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All-Terrain Wheelchair Lets Elderly Delve Into the Outdoors
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All-Terrain Wheelchair Lets Elderly Delve Into the Outdoors

On Thursday, August 17, a group of seniors looked all set for a trek in the Pheasant Branch Conservancy as they assembled under a mildly sprinkling sky at Middleton’s Orchid Heights Park.

Their mode of transport was nothing like you'd expect -- A 350-pound (about 159Kgs) all-terrain wheelchair.

Hailing from various locations including their own independent households, Heritage Senior Living, and Middleton’s Brookdale Senior Living, an assemblage of seven sat down in their seats, some wrapped up in plastic bags reused as ponchos.

Led by naturalist Claudia Lewis the participants headed to the Conservancy's bubbling spring, which is roughly a quarter-mile from the park entrance.

A device which will be stored and will be up for grabs for free rentals at Orchid Heights Park was unveiled at the event. Users will have to make a security deposit of $50.

Made by Minnesota-based Action Trackchair, the wheelchair bears a steep price tag of about $12,500, which doesn't encompass additional expenses such as battery changes.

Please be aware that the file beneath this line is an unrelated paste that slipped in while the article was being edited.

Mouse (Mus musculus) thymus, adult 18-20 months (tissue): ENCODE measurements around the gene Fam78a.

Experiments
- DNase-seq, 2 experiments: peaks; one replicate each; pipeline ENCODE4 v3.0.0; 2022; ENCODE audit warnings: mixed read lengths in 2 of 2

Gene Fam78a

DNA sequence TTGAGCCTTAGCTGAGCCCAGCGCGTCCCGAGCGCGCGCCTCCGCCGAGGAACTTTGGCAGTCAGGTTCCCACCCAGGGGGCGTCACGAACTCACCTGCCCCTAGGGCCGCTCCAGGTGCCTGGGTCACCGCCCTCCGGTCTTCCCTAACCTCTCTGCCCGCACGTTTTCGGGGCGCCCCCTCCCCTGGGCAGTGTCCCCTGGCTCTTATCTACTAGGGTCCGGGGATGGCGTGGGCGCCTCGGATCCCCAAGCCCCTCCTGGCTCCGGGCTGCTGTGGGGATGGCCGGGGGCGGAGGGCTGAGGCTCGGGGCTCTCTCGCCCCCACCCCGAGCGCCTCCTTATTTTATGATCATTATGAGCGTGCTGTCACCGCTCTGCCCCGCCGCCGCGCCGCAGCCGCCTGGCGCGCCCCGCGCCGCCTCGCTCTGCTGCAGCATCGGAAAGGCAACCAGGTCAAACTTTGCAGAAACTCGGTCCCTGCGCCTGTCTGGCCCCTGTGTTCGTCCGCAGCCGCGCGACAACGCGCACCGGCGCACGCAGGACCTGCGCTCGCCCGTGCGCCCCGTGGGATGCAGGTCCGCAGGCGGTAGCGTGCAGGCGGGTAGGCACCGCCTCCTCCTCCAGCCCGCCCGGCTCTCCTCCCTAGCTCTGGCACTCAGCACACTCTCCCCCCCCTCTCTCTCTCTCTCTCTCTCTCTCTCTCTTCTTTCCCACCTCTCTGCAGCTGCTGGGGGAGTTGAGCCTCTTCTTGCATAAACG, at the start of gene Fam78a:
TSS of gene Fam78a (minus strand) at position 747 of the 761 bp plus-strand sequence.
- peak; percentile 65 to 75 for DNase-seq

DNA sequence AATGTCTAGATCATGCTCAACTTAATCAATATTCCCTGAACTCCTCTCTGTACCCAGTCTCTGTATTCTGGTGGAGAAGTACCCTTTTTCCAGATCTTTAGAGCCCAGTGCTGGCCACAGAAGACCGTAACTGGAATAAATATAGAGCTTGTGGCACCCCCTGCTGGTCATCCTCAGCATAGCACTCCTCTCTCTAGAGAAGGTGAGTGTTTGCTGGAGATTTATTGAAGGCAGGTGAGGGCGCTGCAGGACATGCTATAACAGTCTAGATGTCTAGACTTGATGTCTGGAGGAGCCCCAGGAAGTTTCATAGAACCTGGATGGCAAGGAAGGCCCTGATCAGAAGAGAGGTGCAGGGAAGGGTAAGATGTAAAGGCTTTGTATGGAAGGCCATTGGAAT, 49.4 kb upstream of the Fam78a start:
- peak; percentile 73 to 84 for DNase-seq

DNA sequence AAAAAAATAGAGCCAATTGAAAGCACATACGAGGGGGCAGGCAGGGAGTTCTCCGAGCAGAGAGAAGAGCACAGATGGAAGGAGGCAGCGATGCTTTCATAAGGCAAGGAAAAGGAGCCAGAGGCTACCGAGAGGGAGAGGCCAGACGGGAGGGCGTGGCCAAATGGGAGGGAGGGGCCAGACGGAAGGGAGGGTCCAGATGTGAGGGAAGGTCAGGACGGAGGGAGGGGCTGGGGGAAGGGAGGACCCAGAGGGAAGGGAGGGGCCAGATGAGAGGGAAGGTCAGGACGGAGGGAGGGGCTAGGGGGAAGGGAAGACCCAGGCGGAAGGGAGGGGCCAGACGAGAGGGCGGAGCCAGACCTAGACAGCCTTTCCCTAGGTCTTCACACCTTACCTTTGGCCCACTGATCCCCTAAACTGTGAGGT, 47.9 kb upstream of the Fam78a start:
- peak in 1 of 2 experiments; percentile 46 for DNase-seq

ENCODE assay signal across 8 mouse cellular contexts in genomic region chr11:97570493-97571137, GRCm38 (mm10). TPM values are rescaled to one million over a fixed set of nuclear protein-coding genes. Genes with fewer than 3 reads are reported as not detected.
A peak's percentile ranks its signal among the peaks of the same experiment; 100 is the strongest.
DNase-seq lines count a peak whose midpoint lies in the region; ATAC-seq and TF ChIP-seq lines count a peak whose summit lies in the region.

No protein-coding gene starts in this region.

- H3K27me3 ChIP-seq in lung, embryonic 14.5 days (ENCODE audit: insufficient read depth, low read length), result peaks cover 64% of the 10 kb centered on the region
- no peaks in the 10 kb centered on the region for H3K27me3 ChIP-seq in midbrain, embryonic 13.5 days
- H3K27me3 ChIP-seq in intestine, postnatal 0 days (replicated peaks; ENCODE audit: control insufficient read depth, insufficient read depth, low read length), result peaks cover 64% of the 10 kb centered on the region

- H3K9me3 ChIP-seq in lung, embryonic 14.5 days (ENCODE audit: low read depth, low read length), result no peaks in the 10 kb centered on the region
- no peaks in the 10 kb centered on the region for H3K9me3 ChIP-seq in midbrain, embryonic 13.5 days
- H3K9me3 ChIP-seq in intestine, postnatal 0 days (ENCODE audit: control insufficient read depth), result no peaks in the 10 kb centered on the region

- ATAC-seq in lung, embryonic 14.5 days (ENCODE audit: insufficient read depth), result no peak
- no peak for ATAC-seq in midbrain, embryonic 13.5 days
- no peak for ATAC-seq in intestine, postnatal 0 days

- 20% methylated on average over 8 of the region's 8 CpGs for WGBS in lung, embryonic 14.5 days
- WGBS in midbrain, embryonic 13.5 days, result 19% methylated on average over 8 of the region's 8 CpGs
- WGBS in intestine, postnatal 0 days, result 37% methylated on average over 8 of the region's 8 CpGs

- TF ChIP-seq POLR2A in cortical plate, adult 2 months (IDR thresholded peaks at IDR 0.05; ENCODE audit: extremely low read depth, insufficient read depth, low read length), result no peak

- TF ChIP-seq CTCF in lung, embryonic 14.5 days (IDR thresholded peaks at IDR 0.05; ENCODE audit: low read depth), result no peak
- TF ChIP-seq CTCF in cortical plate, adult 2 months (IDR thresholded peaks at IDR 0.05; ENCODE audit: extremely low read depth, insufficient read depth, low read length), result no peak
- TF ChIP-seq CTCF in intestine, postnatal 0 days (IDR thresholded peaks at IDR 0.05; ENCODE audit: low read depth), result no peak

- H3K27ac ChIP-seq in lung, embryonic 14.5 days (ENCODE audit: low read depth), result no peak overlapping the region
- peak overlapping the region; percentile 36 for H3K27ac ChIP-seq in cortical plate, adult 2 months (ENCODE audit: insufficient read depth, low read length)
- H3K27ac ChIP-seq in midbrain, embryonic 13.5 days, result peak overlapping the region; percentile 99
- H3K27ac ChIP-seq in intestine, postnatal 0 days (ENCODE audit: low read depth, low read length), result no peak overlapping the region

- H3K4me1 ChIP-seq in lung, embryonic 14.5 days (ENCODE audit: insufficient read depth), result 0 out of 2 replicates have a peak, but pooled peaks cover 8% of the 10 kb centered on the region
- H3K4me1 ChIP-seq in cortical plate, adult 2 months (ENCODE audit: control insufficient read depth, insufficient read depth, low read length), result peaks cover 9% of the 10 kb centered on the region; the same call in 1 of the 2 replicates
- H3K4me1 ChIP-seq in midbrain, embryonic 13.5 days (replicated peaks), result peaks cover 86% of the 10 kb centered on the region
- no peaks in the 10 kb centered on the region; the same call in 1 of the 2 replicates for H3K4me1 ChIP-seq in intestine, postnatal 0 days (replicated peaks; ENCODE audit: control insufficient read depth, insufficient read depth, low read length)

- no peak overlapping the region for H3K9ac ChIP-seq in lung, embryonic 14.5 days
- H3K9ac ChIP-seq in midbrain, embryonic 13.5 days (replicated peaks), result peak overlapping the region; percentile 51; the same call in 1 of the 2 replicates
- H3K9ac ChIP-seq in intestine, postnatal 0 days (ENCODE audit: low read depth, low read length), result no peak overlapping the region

However, Wisconsin-based individuals with disabilities can get them without shelling out a single dime, thanks to Access Ability Wisconsin, which has collaborated with Public Lands Department and Middleton’s Parks in a bid to offer them to people with mobility issues or elderly visitors to the Conservancy.

The durable wheelchair can withstand swampy water and climb over small tree stumps and it comes with scabbards and levers that can carry rifles or cameras for zealous outdoorsmen.

The two batteries can last as long as four to five hours, and it can travel 5mph, which is relatively faster than the regular walking speed.

President of Access Ability Wisconsin, Monica Kamal helped lead the alliance with the Public Lands Department and the Parks after a couple of years of discussion.

While going around in their wheelchairs in a considerably long line in the grass-grown pathway of the conservancy, the seniors stopped to marvel at small sunflowers while some pointed out an adjoining small lake.

Before letting out a great whoop of excitement, 89-year-old Shirley Haasa said, “I gotta pay attention and look at all the birds and bees." Haasa added that she is an outdoor person and admitted that she loves it.

Meanwhile, Richard Marleau, 89, deemed the machine "magnificent," despite the intermittent hefty vibrations while handling the chair on the bumpy ground. Aside from him, there were a few others participants who had not seen the Conservancy up to now.

This was one of the events hosted by the Friends of Pheasant Branch Conservancy in order to make the region more accessible to the senior group and eliminate barriers that restrict them from delving into the area. (Image Credit: Tim Swenson/YouTube)

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